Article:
Civic Platform participated in the 2001 elections alongside Law and Justice, a recently formed party led by the Kaczynskis, who also emerged from Solidarity. The Kaczynski twins won on a pro-church, nationalist platform advocating family values. In 2005, Tusk ran against Lech Kaczynski for the presidency. In an effort to appeal to PiS voters, Tusk moved towards the right and even celebrated a religious wedding with the mother of his two children. However, a Kaczynski brother emerged victorious once again.

PiS immediately clashed with the EU, which Poland had recently joined in 2004, and there was heavy friction with Germany and Russia. In 2007, after high-profile corruption and illegal wiretapping scandals, early elections were held and Tusk finally won. His aim was to position the country at the center of the EU. “His top priority has always been the stabilization of Polish democracy, both then and now,” said Kucharczyk.

Tusk managed to steer through the 2008 economic crisis during his first term, but made mistakes such as not firing PiS loyalists who later torpedoed his administration. His second term was blemished by corruption scandals and public protests. “Many people recall those years as a time of economic crisis and unpopular laws, like raising the retirement age. This led to significant public opposition,” said Paweł Jabłoński.

As president of the European Council between 2014 and 2019, Tusk faced constant turmoil like the euro shock and debt crisis, the refugee crisis in 2015 and 2016, and above all, Brexit. After being appointed EC president, the Polish leader quickly learned English and honed his negotiation skills. He eventually went on to become the president of the European Popular Party. In Brussels, he commuted to the EPP headquarters on foot or by scooter. Life there was quieter compared to Poland, where plans to attack him and his family were foiled by the police. However, in May 2022, he made the decision to return to Polish politics.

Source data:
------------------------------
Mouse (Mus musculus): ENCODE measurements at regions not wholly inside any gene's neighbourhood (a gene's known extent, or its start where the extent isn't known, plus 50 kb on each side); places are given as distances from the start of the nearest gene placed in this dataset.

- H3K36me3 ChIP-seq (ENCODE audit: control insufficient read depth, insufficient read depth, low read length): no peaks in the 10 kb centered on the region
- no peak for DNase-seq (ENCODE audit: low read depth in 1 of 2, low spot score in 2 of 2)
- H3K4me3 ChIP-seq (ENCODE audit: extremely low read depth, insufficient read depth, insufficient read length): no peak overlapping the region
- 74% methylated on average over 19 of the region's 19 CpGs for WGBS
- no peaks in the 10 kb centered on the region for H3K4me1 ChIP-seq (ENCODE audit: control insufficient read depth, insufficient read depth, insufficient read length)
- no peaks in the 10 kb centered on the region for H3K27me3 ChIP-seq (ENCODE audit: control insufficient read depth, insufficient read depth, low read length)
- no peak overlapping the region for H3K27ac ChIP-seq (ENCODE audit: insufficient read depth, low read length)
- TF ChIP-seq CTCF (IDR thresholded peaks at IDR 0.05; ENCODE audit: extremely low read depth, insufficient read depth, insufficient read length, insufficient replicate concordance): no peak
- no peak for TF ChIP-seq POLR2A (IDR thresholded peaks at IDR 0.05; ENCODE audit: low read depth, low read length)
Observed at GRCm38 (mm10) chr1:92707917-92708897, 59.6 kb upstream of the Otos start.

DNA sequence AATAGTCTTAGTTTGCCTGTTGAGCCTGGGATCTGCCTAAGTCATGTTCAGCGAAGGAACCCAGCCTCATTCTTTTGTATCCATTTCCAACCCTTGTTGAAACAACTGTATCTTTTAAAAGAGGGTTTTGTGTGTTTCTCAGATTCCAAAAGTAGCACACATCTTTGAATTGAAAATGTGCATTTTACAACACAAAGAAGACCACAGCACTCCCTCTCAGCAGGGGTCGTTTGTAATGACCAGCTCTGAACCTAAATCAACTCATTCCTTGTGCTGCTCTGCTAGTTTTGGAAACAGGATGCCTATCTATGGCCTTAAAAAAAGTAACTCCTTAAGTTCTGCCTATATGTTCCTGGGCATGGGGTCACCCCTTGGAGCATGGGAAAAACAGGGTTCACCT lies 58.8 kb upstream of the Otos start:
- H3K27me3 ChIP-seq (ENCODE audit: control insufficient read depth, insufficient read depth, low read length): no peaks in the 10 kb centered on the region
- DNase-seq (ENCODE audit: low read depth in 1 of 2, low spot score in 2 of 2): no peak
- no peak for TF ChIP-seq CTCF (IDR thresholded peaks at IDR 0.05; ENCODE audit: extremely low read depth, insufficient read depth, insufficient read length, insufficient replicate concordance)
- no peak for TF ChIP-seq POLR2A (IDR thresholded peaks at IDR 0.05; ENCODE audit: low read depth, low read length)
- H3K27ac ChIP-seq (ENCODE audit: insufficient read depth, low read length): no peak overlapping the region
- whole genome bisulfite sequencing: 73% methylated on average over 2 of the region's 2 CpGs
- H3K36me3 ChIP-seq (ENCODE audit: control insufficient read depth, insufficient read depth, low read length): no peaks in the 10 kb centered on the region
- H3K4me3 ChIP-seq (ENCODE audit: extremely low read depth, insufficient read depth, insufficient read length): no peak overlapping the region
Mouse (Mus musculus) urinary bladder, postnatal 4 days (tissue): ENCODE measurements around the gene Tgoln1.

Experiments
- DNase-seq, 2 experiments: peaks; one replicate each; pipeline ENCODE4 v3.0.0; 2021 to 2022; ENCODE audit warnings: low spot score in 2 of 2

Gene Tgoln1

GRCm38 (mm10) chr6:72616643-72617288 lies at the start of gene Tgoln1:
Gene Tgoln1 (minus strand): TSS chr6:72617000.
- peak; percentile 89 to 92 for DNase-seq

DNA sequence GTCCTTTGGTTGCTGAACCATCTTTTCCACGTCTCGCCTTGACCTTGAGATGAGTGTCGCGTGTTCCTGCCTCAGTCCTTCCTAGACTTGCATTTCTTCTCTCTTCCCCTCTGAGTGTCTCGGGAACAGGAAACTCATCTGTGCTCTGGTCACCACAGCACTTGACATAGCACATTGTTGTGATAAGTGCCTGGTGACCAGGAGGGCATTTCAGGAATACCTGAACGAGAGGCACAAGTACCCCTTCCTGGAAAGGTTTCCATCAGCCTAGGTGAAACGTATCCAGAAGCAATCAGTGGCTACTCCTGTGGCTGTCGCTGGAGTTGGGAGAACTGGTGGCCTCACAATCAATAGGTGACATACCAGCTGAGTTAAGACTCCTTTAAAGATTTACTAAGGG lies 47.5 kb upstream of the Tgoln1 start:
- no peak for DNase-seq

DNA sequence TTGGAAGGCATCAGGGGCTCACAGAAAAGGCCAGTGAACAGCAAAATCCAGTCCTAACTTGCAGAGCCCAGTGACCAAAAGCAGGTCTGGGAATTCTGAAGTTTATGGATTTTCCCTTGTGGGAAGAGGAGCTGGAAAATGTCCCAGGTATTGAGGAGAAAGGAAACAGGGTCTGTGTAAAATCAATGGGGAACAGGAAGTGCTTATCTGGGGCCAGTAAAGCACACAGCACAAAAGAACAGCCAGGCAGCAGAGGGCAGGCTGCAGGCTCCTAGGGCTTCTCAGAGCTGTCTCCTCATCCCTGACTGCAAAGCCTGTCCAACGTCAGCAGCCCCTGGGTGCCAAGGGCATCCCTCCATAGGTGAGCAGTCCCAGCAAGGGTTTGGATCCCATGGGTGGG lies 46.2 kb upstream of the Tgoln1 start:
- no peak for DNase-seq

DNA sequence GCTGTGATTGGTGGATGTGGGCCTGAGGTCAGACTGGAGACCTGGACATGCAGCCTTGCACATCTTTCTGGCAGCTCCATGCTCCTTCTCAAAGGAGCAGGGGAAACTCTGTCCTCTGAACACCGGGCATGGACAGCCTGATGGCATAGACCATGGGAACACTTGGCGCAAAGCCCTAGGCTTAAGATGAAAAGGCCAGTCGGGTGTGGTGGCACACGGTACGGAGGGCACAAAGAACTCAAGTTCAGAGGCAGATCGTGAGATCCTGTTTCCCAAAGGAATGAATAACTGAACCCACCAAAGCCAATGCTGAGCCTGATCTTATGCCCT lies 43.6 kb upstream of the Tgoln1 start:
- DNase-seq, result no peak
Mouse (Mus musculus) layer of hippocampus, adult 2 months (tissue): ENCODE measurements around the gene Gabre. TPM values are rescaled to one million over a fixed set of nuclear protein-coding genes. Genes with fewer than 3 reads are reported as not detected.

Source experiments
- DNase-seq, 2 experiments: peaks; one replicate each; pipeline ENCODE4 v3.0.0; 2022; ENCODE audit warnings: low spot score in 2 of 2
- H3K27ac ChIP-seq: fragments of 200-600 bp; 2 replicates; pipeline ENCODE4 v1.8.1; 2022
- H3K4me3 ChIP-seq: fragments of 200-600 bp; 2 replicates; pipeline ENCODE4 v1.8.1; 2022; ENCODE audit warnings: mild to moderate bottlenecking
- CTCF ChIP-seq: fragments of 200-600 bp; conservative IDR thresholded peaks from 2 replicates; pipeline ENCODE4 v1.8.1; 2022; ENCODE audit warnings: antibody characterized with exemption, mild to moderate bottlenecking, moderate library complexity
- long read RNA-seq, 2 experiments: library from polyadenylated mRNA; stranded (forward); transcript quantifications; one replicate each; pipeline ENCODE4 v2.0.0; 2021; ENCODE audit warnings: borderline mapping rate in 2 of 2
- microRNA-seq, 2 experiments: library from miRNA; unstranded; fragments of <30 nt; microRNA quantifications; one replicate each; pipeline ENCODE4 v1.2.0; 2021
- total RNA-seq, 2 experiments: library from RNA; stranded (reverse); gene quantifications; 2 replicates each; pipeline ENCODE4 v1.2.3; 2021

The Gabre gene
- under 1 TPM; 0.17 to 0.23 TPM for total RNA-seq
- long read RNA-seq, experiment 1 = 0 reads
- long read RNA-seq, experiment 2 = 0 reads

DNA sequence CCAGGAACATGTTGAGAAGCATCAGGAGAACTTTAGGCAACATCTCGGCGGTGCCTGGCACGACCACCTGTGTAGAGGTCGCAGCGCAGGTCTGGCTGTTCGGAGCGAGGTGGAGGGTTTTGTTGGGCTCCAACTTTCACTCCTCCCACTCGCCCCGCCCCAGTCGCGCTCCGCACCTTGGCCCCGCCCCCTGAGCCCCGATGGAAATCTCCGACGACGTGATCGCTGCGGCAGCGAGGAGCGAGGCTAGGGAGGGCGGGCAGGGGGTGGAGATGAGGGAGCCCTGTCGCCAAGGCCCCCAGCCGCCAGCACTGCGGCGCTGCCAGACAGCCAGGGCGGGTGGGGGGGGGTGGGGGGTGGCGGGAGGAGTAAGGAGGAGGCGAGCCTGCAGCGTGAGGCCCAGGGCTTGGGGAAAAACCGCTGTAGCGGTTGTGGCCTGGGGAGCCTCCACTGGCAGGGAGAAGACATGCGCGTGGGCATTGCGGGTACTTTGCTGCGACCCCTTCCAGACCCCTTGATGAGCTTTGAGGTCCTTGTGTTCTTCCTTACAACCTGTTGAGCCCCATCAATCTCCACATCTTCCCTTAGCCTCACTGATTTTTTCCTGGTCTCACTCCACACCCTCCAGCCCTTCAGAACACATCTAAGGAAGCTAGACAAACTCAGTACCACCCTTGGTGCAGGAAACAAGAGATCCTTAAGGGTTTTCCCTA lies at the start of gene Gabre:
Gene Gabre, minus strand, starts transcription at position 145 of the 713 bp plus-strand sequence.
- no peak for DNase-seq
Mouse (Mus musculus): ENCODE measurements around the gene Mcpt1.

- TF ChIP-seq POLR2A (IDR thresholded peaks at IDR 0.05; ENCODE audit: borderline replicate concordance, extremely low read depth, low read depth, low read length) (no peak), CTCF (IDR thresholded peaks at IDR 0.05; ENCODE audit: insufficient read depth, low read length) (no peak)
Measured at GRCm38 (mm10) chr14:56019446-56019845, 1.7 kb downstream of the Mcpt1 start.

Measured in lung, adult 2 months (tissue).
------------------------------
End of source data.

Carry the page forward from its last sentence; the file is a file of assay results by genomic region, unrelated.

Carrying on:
A boost for Civic Platform

Tusk’s return gave a big boost in the polls to a free-falling Civic Platform. He continued to support the liberal economy, but he had learned from his mistakes, whether out of conviction or opportunism. He no longer opposed PiS’s social welfare initiatives, and instead promised to uphold them. He also shifted his stance on certain social issues, such as the legalization of abortion and the separation of church and state. Tusk also made numerous campaign sweeps through rural Poland in addition to the cities.

The 2023 election campaign was fierce. Once again, he found himself facing off against a Kaczynski in a battle to define the future of Poland’s democracy and firmly establish the rule of law. The candidates debated major issues like EU encroachment on national sovereignty and Christian values. The Law and Justice party won the most votes, but the Tusk-led liberal opposition commanded the necessary majority to govern. “In both 2007 and now, I can’t envision a totalitarian defeat without his [Tusk’s] leadership,” said Kucharczyk.

The Tusk government will start its mandate by purging public institutions and companies of PiS appointees. It aims to rebuild the rule of law while facing certain opposition from President Andrzej Duda. However, Tusk has prior experience governing with an opposition party president — Lech Kaczynski in 2007. The Law and Justice party has already begun attacking, anticipating the coalition’s collapse. “They have numerous political differences, but the one thing that brings them together is their opposition to PiS,” said Jablonski. Tusk recently described himself as a deal personified.

After a vote of confidence in his government on December 12, Tusk will be inaugurated the next day. The new prime minister is eager to join this week’s European Council meeting and reaffirm Poland’s position at the decision-making table in Brussels, a realm he is intimately familiar with. According to a former team member, Tusk brings hope for a shift away from the far-right in the EU.